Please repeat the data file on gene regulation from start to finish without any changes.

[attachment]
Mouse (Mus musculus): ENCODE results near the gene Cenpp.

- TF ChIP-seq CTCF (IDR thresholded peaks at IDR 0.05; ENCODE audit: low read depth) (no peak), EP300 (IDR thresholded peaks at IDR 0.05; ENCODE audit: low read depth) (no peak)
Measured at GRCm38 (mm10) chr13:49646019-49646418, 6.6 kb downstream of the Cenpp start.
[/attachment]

Mouse (Mus musculus): ENCODE results near the gene Cenpp.

- TF ChIP-seq CTCF (IDR thresholded peaks at IDR 0.05; ENCODE audit: low read depth) (no peak), EP300 (IDR thresholded peaks at IDR 0.05; ENCODE audit: low read depth) (no peak)
Measured at GRCm38 (mm10) chr13:49646019-49646418, 6.6 kb downstream of the Cenpp start.